I think one of the underlying problems behind many of the current complaints can be summed up with one word: expectation . It’s hard for a player to know what they’re getting into when they look at a current or new RPG thread. They might look for an OOC thread for information (that may not exist), or they might just post in hopes that everything will be to their liking. If it’s not, they’ll drop out unhappy, affecting everyone’s enjoyment.
Thankfully, this is a really easy problem to solve by adding a list of clarifications and intentions to an RPG's thread:
Story: Sandbox or Focused
Duration: One-shot, Mini-series, or Ongoing
Post length: 1, 2, 3 paragraphs or Unlimited
Speed: Daily, Every few days, Weekly
Enrollment: Open or Closed
Other threads: [links to OOC and Recap threads]
Story: Sandbox or Focused?
Is this story a sandbox or focused? If it’s focused, the game master has a definitive adventure or quest in mind with a hoped-for conclusion, and the players should be focused on bringing that storyline to a satisfying ending. A focused game represents the “structured” or “on the rails” approach that some play-by-post games might take: they’re interested in exploring a single story or idea, and large deviations from that storyline are unwelcome.
A sandbox game, however, is wide-open, both in story and character development. The players should feel free to insert their own within-reason ideas into the mix, and the game master should feel free to do potentially untoward (but reversible) things to the characters. In a sandbox game, the game master wants to be challenged as well, and part of that challenge is intelligently and creatively responding to a player’s plot-twisting or game-breaking ideas. The players, on the other hand, should be willing to “lose”: they might misplace a limb, lose all their powers, get a debilitating disease, lose a loved one, or what have you. In the comic book world, most of these things are entirely reversible (with a corresponding in-story explanation), and players should be willing to work toward favorable results in-story. “Reversible” is the key here: forcing a player to do things they wouldn’t want to do or are taboo subjects (being raped, becoming gay, murdering a loved one, being mind-controlled, etc. etc.) should be privately consulted with, or left out entirely.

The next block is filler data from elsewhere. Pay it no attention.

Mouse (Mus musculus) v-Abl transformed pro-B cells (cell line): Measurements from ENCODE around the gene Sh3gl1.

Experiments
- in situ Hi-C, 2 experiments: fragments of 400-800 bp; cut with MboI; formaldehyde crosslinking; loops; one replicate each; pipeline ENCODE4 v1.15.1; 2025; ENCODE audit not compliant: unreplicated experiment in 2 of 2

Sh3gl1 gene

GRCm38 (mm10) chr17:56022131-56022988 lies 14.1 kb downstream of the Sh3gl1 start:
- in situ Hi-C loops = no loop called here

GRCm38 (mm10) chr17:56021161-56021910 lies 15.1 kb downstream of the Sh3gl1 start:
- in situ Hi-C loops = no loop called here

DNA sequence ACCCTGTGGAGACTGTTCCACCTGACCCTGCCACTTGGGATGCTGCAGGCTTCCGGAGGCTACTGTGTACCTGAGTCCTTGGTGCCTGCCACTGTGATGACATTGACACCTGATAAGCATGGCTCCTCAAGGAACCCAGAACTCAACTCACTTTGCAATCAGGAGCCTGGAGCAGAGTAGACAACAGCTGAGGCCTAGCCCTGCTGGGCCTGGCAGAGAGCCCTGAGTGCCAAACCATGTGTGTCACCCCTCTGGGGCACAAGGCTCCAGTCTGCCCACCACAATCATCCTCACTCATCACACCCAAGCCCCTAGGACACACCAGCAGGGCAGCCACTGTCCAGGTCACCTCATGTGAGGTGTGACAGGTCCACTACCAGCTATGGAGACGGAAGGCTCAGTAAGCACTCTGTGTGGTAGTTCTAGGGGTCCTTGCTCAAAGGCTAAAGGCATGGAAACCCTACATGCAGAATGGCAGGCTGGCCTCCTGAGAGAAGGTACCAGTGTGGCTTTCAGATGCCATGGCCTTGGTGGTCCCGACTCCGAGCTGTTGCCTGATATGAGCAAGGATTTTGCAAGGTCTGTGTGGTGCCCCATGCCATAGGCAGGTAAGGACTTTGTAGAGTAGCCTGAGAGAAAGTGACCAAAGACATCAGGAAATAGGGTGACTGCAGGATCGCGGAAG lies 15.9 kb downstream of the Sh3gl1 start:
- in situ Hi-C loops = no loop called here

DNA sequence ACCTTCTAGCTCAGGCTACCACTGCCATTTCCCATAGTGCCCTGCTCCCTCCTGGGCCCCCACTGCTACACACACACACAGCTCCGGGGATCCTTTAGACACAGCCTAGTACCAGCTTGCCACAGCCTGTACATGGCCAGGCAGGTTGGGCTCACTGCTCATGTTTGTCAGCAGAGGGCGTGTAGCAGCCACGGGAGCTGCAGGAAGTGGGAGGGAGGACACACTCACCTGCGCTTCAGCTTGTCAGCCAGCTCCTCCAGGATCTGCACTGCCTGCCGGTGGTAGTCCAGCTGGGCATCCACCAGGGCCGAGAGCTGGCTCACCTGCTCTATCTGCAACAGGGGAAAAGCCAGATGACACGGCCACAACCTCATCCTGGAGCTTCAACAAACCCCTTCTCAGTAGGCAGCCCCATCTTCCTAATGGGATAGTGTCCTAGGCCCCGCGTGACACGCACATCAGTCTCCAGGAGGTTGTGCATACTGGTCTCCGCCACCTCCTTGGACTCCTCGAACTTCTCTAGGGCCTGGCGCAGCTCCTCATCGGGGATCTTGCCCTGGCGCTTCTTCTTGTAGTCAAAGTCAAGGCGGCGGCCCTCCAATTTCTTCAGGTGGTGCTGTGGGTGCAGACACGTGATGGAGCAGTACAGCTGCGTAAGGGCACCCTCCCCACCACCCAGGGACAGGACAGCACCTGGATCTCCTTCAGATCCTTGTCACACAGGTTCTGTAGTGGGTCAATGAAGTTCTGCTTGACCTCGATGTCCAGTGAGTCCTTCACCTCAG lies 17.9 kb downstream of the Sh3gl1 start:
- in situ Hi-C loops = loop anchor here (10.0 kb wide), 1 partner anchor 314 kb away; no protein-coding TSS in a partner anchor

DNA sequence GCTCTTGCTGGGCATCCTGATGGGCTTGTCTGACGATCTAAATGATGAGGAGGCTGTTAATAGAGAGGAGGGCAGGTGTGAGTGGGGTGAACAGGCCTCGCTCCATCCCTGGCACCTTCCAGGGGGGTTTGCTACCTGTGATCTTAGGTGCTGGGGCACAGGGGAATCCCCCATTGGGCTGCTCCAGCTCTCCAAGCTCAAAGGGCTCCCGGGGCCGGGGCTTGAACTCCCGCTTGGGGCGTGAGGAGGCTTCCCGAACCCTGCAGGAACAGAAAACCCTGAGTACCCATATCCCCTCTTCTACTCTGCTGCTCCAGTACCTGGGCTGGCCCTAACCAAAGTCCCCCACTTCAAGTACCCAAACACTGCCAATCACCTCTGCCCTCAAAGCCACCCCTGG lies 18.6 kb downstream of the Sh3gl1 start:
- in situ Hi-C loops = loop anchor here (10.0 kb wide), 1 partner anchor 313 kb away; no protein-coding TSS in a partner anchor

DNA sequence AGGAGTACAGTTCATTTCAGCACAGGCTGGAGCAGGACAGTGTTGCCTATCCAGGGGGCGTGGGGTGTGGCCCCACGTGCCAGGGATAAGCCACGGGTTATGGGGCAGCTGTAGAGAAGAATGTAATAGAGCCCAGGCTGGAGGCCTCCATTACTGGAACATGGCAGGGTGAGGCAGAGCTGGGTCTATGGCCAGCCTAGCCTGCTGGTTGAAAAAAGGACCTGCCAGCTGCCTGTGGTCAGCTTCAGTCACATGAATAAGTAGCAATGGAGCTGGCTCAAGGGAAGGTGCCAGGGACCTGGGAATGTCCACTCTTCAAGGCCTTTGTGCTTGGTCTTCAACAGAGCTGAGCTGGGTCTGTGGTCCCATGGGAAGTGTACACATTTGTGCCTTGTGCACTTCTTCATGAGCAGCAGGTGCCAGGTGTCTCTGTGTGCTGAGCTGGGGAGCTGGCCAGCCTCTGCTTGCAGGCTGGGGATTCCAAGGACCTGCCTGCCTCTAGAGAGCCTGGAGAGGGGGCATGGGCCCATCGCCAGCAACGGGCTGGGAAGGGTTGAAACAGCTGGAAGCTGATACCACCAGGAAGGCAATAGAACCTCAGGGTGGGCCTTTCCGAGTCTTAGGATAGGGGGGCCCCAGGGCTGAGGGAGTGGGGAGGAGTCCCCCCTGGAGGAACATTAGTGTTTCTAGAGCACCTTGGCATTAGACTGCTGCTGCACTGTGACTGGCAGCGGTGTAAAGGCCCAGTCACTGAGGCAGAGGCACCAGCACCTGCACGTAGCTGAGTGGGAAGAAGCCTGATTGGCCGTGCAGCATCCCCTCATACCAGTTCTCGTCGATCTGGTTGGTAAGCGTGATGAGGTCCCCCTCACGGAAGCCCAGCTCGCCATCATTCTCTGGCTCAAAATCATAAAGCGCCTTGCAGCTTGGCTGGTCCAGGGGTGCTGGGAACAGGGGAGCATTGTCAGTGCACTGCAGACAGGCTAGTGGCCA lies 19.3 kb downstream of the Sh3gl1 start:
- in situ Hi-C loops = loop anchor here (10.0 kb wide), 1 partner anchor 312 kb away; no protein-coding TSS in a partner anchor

Duration: One-shot or Battle, Mini-series, or Ongoing?
Post length: 1, 2, 3 paragraphs or Unlimited?
Speed: Daily, Every few days, Weekly?
The duration indicates to potential players how long the game master thinks the story will take. A one-shot or battle won’t take anytime at all: it might only be a week or a month or, hell, even a 3-hour “as quick as possible” some Tuesday night. A mini-series could be 3, 5 or 12 “issues” long, roughly corresponding to how many months the game master thinks their story’s twists and turns will play out. An ongoing story might be for regular team-based adventures or a sandbox game: it’ll keep going as long as people keep playing.